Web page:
The Calderdale Way was devised in the early 1970's by a number of local civic trusts and groups who came together under the umbrella of the Calderdale Way Association, to create a walk showing off the numerous attractions within the impending (at that time) local authority district of Calderdale. The route chosen provides a largely unblemished course through scenery of great variety and always much interest.
Calderdale's Beauty is its unique blend of town and country: here the two are inextricably linked. The larger settlements squeeze sardine-like into the cramped valley floor, which is shared with the river, canal, road and railway. On the high moors the urban sprawl seems far away, although many features of the district's industrial past provide much of interest to the observant walker. The hills are laced with a centuries old network of trading routes, used mainly by packhorses, many of which retain sections of traditional stone causeway. The route makes a circuit of Calderdale on these high moorland paths and ancient packhorse routes, passing close to Brighouse, Heptonstall, Todmorden, Ripponden and Hebden Bridge.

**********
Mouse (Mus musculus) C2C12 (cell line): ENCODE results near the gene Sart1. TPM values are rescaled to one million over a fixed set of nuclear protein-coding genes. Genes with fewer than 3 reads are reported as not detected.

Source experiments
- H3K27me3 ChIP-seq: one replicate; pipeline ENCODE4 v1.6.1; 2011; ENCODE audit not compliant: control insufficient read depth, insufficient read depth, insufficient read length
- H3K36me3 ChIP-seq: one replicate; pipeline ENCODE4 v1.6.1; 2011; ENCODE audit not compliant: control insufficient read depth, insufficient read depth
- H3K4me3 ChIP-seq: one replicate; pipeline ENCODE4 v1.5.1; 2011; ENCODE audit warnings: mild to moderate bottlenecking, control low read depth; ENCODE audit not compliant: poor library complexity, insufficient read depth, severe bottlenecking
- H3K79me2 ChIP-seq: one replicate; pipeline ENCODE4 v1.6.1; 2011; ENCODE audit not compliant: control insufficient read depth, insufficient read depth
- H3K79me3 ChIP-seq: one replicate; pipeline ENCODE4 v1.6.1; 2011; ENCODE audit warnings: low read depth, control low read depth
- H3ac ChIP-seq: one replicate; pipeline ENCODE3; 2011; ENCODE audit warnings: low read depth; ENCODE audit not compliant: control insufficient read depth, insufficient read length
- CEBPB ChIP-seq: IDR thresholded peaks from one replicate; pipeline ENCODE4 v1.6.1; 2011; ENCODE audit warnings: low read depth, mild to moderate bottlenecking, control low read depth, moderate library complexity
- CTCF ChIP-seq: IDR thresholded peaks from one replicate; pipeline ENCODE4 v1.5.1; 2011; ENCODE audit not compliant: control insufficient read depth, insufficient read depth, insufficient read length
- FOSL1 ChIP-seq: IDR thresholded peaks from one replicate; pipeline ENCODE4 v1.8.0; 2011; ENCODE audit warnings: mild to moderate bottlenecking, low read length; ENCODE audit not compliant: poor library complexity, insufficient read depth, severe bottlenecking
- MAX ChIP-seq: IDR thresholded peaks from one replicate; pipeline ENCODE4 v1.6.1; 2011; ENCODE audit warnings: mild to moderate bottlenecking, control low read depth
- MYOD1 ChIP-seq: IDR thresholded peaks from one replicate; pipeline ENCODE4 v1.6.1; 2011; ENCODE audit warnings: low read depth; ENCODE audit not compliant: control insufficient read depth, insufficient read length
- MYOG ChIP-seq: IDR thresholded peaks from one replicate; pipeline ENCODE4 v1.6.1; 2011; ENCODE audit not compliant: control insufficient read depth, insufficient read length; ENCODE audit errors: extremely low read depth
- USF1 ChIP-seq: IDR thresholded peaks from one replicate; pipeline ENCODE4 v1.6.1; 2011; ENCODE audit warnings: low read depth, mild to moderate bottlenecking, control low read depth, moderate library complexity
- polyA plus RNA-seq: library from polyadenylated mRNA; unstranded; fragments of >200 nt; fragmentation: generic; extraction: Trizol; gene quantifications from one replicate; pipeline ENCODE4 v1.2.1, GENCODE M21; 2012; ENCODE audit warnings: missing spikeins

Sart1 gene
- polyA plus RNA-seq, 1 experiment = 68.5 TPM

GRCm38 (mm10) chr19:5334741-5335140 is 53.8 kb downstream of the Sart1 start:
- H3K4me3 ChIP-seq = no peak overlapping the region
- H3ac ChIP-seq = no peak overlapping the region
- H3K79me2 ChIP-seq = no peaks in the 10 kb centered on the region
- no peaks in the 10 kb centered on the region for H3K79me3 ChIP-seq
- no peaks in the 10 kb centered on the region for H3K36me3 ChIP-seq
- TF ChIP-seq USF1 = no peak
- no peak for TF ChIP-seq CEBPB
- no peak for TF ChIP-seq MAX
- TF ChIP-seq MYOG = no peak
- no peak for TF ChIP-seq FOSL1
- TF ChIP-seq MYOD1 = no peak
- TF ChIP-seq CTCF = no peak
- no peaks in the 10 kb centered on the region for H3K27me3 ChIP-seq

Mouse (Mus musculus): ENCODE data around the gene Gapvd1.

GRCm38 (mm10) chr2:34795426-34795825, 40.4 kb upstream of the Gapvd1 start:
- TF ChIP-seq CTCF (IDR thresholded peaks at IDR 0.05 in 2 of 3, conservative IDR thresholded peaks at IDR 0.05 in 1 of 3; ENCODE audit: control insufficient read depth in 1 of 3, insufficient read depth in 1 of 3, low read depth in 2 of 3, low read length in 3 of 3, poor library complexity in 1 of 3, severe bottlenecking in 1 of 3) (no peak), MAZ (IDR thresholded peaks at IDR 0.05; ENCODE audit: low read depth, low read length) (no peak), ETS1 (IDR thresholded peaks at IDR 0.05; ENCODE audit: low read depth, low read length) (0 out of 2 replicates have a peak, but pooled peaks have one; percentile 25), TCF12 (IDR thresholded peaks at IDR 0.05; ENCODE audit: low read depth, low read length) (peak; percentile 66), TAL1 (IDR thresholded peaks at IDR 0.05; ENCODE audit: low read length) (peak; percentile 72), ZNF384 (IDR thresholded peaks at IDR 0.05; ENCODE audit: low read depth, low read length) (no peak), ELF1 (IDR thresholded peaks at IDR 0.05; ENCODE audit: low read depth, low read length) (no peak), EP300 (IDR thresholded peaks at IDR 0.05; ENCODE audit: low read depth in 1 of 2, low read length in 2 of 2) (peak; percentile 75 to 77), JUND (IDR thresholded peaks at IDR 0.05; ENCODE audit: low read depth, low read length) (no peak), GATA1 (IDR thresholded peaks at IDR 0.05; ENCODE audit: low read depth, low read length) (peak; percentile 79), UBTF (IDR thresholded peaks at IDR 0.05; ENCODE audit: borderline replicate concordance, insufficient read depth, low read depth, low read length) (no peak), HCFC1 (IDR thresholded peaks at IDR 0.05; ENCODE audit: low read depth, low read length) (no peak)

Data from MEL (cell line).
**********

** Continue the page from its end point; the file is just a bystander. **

There are numerous link paths which connect the Calderdale Way to the valley floor. These make the route suitable for people of most ages, as it provides both a challenge to the adventurous as well as an invitation to those with less experience or time, who can make a series of day or half day walks. The Way and its link paths thus provide a network within which a variety of linear or circular walks can be devised. Bus services also add another dimension to its flexibility.
At Midgley Moor, can be seen the standing stone of Churn Milk Joan; legend has it that a milk maid lost her way here and died. There are medieval settlements at Lumbutts and Mankinholes, and Withens Gate, where the Pennine Way crosses. A short diversion along the Pennine Way takes in the popular walk to the 100ft. monument, Stoodley Pike. Near by stands the Te Deum stone where packhorses rested.
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